How I Work: Shipping Deputy Ministry reports growth since its formation

It may only be 18 months since the new Shipping Deputy Ministry was formed but it is already seeing results, according to Deputy Minister of Shipping Natasa Pilides, with Cyprus attracting new companies and growth in both the number of companies operating in Cyprus and in the revenues of the shipmanagement sector.

Before the formation of the Shipping Deputy Ministry, the Department of Merchant Shipping was part of the Ministry of Transport, based in Nicosia, which had a huge portfolio covering 10 different departments.

“The department was working very pro-actively, and with a great team, which was really business-minded, but now we have autonomy and, by reporting directly to the President, we are able to ensure the fast-tracking of decisions and reforms which can take the sector forward,” explained Ms Pilides.

Now based in Limassol, the Deputy Ministry meets with representatives of the resident industry every couple of weeks at least to discuss the main pillars of the National Shipping Strategy and tries to implement all the decisions in the best way.

“We have done a number of things we aimed to do in our first year, and one of these was the restructuring of the Deputy Ministry, which was based on an independent study,” explained Ms Pilides. This involved a reorganisation of the Deputy Ministry departments and the creation of some new positions to implement best practices and “to provide the best possible service”.

The Deputy Ministry has also relaunched its website and automated a number of the processes on it, so there is now automatic verification of certificates, with the next step being to provide online registration. It has also automated the seafarer system, and is in the process of digitising records and going paperless.

Ms Pilides said there were a few challenges in trying to meet the expectations of the industry.

“I would say that it does take time to implement certain decisions because consultation with a number of different stakeholders is often necessary before any reforms are implemented. However, we are doing everything possible to facilitate all processes and we have already simplified and improved a number of procedures.  We have updated our ship registration policy, we have extended our ISO certification to our flag state control procedures, we have updated our agreements with all recognised organisations (classification societies), we have rebranded and updated all our promotional material and we are halfway through the digitalisation of our records. We are also very involved in the discussions going on at EU and IMO level.”

She said the Deputy Ministry was working hard with the IMO to contribute to discussions so it could get to the point where it was able to clarify all the issues still pending for 2020. It also holds regular meetings with MPs, and there are also plans to meet with the newly elected MEPs.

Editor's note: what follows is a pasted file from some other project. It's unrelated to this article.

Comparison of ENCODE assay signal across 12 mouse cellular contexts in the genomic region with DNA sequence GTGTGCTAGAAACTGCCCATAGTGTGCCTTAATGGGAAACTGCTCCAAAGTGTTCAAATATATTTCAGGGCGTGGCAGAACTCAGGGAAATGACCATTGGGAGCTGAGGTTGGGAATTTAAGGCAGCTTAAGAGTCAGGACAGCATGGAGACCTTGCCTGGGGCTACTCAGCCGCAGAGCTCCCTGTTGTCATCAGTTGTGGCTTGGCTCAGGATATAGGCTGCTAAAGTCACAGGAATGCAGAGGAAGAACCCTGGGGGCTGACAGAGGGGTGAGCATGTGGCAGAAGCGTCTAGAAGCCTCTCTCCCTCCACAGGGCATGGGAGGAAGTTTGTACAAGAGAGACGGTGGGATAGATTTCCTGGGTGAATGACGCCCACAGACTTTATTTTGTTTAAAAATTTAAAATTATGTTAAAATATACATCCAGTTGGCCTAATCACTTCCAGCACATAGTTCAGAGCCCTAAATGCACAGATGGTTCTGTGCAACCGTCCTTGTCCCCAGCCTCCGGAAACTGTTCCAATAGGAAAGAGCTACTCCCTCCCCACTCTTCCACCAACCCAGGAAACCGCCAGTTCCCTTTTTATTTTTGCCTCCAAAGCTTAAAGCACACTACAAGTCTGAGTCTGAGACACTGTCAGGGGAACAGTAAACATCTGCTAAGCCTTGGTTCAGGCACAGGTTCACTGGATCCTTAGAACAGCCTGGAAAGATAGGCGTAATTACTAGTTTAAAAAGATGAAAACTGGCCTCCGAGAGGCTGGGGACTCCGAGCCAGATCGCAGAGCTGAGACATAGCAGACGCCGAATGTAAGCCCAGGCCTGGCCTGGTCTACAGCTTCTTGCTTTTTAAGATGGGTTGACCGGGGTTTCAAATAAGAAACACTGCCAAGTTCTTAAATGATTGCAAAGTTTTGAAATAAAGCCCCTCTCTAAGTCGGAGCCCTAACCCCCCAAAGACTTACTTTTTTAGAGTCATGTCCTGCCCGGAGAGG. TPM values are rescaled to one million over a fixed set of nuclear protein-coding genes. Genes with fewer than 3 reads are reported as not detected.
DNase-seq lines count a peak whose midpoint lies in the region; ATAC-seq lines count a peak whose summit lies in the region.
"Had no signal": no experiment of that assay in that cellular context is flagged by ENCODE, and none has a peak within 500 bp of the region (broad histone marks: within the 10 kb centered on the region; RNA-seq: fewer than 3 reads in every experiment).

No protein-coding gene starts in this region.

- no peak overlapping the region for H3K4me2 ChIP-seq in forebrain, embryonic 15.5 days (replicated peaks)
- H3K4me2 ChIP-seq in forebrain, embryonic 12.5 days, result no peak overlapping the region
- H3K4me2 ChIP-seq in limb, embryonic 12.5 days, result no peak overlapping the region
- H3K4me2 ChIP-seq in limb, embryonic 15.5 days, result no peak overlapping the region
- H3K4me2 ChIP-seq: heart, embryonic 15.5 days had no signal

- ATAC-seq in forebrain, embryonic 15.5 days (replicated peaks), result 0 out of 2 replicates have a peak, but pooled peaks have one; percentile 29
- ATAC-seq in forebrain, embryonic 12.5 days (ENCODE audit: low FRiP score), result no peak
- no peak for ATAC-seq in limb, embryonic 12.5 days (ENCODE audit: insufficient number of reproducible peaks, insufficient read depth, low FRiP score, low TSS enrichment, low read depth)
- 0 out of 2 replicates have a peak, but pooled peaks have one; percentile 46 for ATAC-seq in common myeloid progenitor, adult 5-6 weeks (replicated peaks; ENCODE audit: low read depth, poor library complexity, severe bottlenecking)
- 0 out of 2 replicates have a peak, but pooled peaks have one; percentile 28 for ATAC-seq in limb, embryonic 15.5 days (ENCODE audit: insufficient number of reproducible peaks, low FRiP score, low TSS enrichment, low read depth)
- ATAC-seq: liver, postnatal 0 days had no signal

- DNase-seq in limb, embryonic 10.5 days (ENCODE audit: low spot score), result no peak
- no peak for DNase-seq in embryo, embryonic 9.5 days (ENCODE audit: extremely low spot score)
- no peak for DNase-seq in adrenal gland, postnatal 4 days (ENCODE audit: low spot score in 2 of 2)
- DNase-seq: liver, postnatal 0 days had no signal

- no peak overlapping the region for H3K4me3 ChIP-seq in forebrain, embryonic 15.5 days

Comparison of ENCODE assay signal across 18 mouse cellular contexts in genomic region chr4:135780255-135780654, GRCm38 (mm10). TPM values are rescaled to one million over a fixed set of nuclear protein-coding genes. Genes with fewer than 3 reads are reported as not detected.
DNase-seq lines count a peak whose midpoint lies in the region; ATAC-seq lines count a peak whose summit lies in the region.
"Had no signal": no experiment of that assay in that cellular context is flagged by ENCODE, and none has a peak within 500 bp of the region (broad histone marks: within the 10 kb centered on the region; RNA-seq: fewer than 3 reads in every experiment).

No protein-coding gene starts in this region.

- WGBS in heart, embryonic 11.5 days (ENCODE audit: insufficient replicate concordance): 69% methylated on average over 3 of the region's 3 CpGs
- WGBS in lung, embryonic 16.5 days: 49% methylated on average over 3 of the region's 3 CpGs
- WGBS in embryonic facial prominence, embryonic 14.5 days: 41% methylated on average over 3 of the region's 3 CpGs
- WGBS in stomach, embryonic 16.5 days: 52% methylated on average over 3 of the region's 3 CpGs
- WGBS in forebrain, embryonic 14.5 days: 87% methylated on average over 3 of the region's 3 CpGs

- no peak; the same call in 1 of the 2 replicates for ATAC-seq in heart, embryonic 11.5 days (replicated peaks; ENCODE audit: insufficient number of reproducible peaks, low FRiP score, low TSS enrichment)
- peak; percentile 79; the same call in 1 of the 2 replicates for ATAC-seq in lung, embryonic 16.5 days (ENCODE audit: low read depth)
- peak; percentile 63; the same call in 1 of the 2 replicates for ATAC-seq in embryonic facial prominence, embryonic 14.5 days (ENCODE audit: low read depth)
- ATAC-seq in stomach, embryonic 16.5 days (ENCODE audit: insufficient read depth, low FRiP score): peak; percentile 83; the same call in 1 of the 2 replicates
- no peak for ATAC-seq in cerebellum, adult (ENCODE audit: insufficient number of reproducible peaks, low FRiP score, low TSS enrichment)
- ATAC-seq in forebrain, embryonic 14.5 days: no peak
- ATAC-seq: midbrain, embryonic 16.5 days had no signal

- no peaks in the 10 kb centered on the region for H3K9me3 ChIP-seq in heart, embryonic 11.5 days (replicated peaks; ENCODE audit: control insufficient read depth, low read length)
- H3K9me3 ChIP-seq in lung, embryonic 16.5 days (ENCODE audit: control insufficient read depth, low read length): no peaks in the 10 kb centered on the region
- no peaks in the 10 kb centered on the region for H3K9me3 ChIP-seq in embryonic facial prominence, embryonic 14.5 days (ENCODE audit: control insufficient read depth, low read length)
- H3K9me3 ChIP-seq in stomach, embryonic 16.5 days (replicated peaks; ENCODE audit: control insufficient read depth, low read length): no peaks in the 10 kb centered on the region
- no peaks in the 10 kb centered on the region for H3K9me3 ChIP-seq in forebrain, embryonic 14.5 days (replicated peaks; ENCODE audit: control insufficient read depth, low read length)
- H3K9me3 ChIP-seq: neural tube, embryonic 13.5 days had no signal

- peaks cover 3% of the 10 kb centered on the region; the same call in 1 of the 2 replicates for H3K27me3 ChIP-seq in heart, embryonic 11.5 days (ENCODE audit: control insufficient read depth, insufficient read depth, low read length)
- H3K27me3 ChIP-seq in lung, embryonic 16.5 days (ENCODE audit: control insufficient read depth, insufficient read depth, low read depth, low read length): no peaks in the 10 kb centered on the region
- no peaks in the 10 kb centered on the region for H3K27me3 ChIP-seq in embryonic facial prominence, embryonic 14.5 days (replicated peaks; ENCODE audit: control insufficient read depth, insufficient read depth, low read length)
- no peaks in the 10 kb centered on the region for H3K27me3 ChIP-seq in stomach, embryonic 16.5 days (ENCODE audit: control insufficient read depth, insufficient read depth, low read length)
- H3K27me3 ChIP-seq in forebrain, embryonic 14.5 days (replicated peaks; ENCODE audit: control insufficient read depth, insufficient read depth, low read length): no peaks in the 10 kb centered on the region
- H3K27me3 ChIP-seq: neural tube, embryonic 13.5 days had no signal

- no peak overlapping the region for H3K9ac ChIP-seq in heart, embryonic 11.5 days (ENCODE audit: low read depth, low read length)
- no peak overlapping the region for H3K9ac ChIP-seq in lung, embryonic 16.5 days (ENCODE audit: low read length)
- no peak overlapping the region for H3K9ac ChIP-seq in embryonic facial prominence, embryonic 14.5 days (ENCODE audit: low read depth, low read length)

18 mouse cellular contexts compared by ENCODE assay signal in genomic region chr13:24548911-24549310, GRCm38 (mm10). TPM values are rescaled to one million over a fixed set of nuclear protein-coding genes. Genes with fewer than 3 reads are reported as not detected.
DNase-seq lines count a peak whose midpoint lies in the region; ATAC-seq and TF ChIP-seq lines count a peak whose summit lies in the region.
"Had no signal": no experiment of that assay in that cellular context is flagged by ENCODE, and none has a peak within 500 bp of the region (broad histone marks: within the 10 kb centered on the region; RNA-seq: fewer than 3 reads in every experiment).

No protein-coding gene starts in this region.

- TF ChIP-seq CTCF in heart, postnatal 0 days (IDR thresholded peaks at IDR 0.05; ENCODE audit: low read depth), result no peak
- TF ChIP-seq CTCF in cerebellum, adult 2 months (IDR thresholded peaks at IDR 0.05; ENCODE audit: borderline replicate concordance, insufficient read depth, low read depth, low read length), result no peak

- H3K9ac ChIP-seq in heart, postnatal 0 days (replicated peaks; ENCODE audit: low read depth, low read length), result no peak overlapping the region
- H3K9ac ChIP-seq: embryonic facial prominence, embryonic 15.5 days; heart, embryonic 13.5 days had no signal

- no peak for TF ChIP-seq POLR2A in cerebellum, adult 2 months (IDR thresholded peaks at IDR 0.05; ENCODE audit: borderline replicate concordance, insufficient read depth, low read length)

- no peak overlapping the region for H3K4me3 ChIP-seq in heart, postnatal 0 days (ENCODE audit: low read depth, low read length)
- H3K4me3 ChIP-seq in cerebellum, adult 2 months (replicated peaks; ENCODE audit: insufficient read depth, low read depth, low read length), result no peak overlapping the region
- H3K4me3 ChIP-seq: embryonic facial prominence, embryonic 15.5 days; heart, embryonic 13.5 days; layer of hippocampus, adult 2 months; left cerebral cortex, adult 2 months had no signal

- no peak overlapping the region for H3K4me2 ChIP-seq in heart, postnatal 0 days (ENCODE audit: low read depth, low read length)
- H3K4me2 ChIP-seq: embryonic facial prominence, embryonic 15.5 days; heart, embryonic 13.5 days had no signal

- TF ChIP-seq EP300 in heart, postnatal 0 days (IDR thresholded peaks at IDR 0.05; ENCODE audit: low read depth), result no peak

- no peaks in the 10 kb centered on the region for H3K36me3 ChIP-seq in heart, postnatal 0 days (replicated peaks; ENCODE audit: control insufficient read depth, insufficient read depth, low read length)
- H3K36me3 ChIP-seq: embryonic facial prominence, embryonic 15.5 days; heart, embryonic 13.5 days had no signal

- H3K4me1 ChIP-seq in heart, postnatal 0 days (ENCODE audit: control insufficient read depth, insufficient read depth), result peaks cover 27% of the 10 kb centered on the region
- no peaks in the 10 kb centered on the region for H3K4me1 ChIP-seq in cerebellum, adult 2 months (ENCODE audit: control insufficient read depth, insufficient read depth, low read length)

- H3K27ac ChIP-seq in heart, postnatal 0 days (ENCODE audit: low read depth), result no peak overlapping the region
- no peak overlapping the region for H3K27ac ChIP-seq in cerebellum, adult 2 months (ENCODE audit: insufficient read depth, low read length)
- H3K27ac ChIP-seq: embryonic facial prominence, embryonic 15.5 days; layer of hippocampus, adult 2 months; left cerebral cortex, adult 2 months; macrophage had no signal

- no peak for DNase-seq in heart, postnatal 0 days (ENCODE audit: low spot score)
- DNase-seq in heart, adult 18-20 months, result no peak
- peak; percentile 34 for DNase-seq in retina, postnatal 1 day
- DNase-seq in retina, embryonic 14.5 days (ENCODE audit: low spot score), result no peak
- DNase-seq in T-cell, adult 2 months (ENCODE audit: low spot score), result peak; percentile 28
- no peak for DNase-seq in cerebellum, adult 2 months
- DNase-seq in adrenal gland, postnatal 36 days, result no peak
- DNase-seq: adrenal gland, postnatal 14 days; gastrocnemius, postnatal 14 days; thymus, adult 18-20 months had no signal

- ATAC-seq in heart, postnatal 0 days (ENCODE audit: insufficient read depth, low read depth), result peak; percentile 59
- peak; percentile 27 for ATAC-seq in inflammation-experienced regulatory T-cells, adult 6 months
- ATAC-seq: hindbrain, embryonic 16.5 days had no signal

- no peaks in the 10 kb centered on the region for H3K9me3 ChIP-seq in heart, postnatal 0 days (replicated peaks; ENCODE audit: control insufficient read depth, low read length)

“From the side of the industry, we are a very close-knit community and we already have regular contact with all of our clients. The advantage of being in a small place is, I suppose, that we all know each other, so it is very easy if someone has a problem to pick up the phone and get it resolved.”

Promoting the Cyprus maritime cluster overseas is also high on the agenda. “It’s a complex process and not just something that happens overnight,” said Ms Pilides. “We have had good results in enlarging the cluster both in terms of the core companies that we have because we have had quite a big increase in the companies that are within our tonnage tax system, particularly on the shipowning side – there is quite a big increase. We have also had a couple of new shipmanagement companies that are setting up in Cyprus and also a couple who have been here for a few years which are expanding. It’s great.”

She added that along with growth in the core shipping industry, there was also a lot of growth in the surrounding area, such as technology companies, bunkering companies doing international collaboration and shipyards doing repairs and specialised work for yachts at Limassol Marina. There have also been a couple of applications from P&I Clubs to come to Cyprus and the island’s banks are now offering ship financing solutions “which definitely wasn’t the case a few years ago”.

Another big project is the Centre of Excellence in Research and Innovation involving a collaboration of the Larnaca Municipality and Limassol Chamber of Commerce with the University of Southampton, the Maritime Institute in Ireland and the private sector. The European Commission announced in May that project CMMI Maritec-X had been awarded a €15 million grant with the project’s main objective to establish a Centre of Excellence for Marine and Maritime Research in Cyprus (the Cyprus Marine and Maritime Institute) within the next seven years. The Government will also provide €15m funding, and the resident industry in Cyprus has also pledged its support with commitments of €10m from various private companies.

“The idea is that the industry will be advising the Centre about the technological solutions needed so that the researchers and start-up companies working with the Centre will be in a position to develop solutions to cater to industry needs,” said Ms Pilides.

The Deputy Ministry is also promoting the three maritime academies now on the island by providing grants and scholarships and is a big supporter of initiatives, such as the Careers Fair organised by the Cyprus Shipping Chamber and the Adopt a Ship programme, which is run in elementary schools in collaboration with CYMEPA and the Cyprus Shipping Chamber.

“We really want to strengthen our position as a cluster and we think what we have achieved is to move beyond the registry to a fully developed cluster encompassing all the different components of the maritime industry,” said Ms Pilides.